"Nick Barr and Peter Diamond have each written some of the best pieces on social insurance and pensions. Here they combine their comparative advantages to offer us a path-breaking book on this more-than-ever hot topic. This book brings together the analytics of pensions with discussion of some country experiences. The relevancy and wisdom of their view of reform can be summarized by their statement that 'The answer lies less in the underlying economic and demographic realities than in the political difficulty of adapting pension and health care systems to those realities.' This is the message of realism that they convey throughout their book."—Pierre Pestieau, Professor of Economics, University of LIEGE

"Finally we have a nontechnical, widely accessible and insightful book that brings together the analytics of pension reforms with a discussion of some important country experience. The authors, leading experts, use deep concepts of modern economic theory, such as incentives, risk-sharing, and behavioral aspects of savings and labor supply. All major topics and controversies are covered, superbly explained, and succinctly summarized. This book will become a standard reference on the subject."—Eytan Sheshinski, Professor of Economics, Hebrew University

"This is a splendid, comprehensive book that social policy participants will want to read.... Highly recommended."—CHOICE

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Product Details

  • ISBN-13: 9780195311303
  • Publisher: Oxford University Press
  • Publication date: 10/15/2008
  • Edition description: New Edition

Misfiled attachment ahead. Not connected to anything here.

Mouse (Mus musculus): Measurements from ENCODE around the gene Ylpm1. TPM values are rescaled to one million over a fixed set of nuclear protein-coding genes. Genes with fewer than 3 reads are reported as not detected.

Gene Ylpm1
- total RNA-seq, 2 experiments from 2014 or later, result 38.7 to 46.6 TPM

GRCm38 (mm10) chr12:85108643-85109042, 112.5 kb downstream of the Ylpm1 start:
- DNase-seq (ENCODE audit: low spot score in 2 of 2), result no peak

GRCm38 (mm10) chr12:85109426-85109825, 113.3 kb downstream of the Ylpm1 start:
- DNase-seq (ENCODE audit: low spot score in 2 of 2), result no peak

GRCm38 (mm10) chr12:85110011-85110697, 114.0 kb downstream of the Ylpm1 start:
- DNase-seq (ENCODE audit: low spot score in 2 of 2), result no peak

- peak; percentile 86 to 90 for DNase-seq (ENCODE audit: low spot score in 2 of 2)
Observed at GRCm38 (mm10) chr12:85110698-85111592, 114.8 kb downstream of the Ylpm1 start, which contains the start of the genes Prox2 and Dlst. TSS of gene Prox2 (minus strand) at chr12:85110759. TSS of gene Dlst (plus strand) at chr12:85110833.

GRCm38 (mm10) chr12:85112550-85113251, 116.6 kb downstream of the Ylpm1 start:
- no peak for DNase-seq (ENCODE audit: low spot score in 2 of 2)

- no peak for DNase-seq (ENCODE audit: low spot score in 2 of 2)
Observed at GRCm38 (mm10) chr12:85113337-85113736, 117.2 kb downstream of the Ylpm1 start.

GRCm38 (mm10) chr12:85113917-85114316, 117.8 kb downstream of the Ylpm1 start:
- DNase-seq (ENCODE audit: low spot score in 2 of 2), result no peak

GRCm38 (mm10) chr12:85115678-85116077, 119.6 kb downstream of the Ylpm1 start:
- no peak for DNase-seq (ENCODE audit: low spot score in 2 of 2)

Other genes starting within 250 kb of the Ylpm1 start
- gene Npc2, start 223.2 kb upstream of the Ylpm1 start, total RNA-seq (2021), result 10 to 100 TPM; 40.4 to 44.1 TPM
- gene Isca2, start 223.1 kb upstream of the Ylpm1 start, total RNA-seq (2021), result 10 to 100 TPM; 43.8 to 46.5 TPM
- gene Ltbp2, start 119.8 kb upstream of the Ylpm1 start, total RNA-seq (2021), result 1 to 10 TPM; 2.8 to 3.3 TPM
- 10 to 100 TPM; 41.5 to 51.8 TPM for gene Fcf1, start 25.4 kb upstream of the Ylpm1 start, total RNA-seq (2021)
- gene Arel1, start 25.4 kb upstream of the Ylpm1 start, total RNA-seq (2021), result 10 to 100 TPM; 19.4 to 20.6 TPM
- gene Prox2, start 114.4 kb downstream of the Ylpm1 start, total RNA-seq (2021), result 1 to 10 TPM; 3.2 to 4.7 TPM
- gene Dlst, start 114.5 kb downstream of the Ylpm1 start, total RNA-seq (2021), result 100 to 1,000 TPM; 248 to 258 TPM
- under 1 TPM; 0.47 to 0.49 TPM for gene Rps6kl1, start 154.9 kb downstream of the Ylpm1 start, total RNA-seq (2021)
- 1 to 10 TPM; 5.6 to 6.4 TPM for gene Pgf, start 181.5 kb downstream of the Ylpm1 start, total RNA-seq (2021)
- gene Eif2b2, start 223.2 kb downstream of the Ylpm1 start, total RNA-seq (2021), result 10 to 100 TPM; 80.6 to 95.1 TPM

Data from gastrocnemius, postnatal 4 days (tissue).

• Pages: 368
  • Product dimensions: 6.10 (w) x 9.30 (h) x 1.10 (d)

Meet the Author

Nicholas Barr is Professor of Public Economics at the London School of Economics, the author of numerous books and articles, and a Trustee of HelpAge International. He spent two periods at the World Bank working on income transfers in Central and Eastern Europe and has been a Visiting Scholar at the Fiscal Affairs Department at the IMF. He has been active in debates about pension reform and higher education finance, advising governments in the post-communist countries, and in the UK, Australia, Chile, China, Hungary, New Zealand and South Africa.

Peter Diamond is an Institute Professor and professor of economics at MIT where he has taught since 1966. He has been President of the American Economic Association, of the Econometric Society, and of the National Academy of Social Insurance. He first consulted to U.S. Congress about Social Security reform in 1974. He has consulted about social security to the World Bank and has written about social security in Chile, China, France, Germany, Italy, the Netherlands, Spain, Sweden and the UK as well as the US.

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Table of Contents

1. The backdrop
PART I: Principles
2. Core purposes of pension systems
3. Basic features of pension systems
4. The basic economics of pensions
5. Pensions and labor markets
6. Finance and funding
7. Redistribution and risk sharing
8. Gender and family
9. Implementing pensions
10. Conclusion to Part I
PART II: Policy choices
11. International diversity and change
12. Chile: The pension system
13. Chile: Proposed directions for reform
14. China: The pension system
15. China: Potential directions for reform
PART III: Conclusion
16. Policy questions, and some answers